Sinn Féin spokesperson on Workers’ Rights, Louise O’Reilly TD, and spokesperson on Children, Kathleen Funchion TD, have said that the government’s paid domestic violence leave proposals in their Work Life Balance Bill fall far short of what is needed and fail victims.
Teachta O’Reilly said:
“For many years, I have been advocating for paid domestic violence leave for victims of domestic abuse.
“Indeed, I introduced comprehensive, and stakeholder-led legislation in the Organisation of Working Time (Domestic Violence Leave) Bill 2020 to do just this.
“It is clear that if we are to end the epidemic of domestic abuse in this state, we need a whole of society response that both supports and protects women, and a key element of this is delivering paid domestic violence leave.
“However, such legislation must be fit for purpose, and deliver for victims of domestic and gender-based violence.
“Unfortunately, after dragging his heels on the matter for several years, the legislative proposals from Minister Roderic O’Gorman fail on a number of fronts.
“It is deeply disappointing that the Ministers Bill provides for just 5 days leave. This is half of what is already the norm in numerous public and private sector organisations, and in the north where a statutory provision for 10 days leave is in place.
“The Minister must also urgently clarify if employers will have the right to request proof of domestic violence or abuse from victims seeking leave as set out in the recommendations of his report published today.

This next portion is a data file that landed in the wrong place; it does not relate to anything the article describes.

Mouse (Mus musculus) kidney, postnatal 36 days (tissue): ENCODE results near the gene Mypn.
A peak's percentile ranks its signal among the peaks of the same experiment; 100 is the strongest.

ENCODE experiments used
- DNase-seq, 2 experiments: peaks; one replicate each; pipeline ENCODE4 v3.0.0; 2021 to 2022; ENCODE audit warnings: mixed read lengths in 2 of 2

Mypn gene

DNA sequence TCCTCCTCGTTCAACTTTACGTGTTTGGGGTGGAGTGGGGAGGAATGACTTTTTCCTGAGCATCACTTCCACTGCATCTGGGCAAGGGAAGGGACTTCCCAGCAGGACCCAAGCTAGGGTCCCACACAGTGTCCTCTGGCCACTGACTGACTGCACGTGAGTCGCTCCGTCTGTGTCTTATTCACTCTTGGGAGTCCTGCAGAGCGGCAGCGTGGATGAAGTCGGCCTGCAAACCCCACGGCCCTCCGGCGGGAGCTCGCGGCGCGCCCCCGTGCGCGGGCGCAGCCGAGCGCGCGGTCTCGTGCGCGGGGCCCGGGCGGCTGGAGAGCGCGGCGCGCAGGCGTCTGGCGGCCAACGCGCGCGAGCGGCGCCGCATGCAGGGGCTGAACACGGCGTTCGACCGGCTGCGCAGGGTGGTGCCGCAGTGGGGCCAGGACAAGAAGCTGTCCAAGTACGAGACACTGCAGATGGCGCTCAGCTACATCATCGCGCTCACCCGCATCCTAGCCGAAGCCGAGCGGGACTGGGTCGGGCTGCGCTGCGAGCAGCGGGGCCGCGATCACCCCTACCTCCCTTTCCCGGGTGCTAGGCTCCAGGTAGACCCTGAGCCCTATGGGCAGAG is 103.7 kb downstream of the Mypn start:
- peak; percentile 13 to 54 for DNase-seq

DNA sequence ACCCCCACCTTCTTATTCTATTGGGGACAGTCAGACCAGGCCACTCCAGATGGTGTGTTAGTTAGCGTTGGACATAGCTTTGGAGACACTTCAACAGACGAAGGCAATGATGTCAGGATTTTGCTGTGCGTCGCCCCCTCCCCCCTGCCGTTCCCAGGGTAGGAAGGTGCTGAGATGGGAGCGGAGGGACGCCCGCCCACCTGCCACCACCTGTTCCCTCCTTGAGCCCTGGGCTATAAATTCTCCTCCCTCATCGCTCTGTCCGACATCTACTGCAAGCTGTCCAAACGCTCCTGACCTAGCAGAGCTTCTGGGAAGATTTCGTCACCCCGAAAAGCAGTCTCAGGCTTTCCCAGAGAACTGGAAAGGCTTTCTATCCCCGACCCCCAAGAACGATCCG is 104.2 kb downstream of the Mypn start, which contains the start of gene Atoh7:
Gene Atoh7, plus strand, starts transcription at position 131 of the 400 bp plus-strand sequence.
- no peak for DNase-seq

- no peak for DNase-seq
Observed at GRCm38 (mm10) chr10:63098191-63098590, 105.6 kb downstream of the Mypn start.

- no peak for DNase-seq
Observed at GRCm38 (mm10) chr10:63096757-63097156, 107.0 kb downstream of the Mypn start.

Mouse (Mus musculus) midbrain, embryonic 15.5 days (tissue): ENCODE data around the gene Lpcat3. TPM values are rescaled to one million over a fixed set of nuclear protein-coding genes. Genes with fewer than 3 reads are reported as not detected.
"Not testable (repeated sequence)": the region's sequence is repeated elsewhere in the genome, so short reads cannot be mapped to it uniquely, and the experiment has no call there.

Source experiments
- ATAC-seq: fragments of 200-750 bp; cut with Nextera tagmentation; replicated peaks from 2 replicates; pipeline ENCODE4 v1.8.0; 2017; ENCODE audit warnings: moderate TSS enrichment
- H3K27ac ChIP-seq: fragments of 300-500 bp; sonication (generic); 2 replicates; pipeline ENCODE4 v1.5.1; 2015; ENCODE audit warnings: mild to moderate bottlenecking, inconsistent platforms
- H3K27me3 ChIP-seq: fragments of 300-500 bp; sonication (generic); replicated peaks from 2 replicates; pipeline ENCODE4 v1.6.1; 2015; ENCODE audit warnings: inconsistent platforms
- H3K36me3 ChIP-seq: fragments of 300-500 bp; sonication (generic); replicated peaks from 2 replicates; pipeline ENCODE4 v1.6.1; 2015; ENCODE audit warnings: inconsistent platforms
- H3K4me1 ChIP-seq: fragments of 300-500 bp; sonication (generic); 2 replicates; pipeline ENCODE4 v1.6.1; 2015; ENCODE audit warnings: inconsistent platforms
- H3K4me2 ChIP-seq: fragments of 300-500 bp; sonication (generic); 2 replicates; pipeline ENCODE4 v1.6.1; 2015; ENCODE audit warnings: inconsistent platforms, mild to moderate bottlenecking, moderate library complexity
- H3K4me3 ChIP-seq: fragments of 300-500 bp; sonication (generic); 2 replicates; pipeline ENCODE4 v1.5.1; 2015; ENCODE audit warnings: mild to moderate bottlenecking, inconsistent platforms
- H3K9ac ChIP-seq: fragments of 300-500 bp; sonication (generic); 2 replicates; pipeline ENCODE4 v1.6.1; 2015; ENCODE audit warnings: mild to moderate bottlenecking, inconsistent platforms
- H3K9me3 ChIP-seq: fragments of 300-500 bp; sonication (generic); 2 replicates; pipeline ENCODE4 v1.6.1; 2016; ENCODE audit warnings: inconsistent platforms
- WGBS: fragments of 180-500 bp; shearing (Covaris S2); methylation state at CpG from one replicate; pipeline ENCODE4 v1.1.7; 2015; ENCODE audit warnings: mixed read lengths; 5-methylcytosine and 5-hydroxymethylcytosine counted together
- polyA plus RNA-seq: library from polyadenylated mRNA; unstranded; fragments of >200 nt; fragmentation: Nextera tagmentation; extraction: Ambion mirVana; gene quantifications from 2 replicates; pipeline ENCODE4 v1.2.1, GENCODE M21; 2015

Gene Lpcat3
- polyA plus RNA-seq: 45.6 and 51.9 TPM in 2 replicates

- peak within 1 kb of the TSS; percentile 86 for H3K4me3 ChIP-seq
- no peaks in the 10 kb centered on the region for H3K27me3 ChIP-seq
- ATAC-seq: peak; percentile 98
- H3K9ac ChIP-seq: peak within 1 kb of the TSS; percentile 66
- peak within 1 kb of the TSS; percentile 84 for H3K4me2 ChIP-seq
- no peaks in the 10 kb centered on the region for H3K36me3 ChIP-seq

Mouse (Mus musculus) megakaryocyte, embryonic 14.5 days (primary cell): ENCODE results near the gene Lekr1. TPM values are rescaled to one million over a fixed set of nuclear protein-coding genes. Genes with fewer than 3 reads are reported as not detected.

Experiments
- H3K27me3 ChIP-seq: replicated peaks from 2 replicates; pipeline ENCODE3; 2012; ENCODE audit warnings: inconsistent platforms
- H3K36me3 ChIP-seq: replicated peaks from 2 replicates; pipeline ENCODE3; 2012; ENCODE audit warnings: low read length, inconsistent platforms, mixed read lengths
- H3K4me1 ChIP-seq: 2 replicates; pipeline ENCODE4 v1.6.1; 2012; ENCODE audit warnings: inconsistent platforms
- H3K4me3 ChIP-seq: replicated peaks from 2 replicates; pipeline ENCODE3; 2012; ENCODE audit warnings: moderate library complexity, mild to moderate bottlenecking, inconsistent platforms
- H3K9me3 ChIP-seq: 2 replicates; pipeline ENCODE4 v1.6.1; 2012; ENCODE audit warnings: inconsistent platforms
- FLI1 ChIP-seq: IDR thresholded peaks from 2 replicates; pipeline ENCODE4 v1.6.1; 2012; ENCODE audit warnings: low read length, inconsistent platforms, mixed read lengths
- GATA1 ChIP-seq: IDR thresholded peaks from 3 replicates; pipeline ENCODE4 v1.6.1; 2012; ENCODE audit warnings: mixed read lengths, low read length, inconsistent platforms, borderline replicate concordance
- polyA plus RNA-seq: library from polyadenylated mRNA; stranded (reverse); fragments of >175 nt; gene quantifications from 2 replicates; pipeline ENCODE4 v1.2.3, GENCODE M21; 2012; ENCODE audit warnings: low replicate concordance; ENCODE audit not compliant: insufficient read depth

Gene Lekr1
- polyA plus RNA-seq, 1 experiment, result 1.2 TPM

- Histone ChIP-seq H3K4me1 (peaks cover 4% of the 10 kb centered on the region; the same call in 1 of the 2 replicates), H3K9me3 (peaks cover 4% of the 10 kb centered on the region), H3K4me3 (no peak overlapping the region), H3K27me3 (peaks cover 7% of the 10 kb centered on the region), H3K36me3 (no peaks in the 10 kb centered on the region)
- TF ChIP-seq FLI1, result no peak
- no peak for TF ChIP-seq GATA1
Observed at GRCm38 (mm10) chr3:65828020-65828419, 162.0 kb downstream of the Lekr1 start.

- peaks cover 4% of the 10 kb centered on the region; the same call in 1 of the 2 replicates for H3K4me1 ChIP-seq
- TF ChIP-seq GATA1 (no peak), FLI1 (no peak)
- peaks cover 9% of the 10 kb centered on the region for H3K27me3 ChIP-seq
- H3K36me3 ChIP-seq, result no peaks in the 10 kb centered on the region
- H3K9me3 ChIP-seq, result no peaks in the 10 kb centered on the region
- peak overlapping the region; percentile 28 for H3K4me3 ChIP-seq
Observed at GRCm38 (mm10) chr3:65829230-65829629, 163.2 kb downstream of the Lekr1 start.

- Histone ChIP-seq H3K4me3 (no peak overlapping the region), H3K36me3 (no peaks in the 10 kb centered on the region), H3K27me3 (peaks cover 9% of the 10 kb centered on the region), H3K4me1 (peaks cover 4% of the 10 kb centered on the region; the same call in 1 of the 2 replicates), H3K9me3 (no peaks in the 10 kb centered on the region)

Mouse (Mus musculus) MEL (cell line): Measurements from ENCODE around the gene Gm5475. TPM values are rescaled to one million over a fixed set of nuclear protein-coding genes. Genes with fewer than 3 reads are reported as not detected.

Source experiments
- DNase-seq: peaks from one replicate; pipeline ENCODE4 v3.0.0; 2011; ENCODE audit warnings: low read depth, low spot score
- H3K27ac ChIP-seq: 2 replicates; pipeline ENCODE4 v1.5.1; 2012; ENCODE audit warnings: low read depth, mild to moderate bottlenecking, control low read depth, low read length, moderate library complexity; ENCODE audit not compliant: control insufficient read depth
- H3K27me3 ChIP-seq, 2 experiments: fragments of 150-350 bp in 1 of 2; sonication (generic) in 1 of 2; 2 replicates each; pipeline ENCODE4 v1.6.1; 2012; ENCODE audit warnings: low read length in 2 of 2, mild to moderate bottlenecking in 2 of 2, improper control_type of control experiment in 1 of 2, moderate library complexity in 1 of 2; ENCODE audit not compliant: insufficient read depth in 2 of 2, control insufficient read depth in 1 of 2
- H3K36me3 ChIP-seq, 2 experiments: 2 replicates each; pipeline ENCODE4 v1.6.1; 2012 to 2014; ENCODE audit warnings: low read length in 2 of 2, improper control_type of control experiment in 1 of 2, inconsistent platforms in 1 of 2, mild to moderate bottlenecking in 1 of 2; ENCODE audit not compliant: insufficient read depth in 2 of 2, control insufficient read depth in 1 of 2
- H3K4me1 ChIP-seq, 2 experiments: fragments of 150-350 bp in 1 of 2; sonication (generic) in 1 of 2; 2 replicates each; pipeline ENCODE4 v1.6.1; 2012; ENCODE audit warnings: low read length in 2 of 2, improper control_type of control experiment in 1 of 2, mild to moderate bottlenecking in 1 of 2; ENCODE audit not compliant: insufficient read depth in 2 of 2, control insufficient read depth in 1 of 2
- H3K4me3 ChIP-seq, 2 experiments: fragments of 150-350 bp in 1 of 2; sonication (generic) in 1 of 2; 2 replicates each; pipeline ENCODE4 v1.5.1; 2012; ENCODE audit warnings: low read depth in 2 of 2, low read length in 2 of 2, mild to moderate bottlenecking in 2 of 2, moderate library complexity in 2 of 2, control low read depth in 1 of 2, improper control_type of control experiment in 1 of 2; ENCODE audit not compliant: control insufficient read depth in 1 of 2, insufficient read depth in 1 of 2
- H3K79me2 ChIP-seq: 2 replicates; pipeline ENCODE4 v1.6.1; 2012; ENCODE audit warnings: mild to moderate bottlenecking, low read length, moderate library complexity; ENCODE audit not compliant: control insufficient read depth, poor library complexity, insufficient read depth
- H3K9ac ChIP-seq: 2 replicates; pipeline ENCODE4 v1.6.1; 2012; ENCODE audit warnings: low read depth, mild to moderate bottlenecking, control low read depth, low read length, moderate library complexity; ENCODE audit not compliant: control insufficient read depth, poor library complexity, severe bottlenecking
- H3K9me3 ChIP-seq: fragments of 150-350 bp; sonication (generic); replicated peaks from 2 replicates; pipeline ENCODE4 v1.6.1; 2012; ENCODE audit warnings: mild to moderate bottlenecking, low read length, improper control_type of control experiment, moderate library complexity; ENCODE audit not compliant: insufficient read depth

“Victims’ advocates have been unequivocal that such a provision will render this protection null and void. It is also unnecessary as my legislation demonstrates.
“I have included standard employment law protections for an employer where he or she believes leave has not been taken for its intended purpose.
“The provision of paid domestic violence leave is extremely important, but the Minister must commit to getting the legislation right and make sure it delivers for victims.
Teachta Funchion said:
“It is so important that we get this legislation right. I would also like to add my voice to calls for the Minister to clarify recommendations around proof of domestic violence or abuse from victims seeking leave. This would be a very regressive measure and one that I would not support.
“I am also concerned that the recommended five days’ leave is, as Deputy O’Reilly points out, in direct opposition to current practice.
“I would encourage the Minister to revisit both measures and draw on Deputy O’Reilly’s Organisation of Working Time (Domestic Violence Leave) Bill 2020 as a pathway to deliver robust legislation in this area.”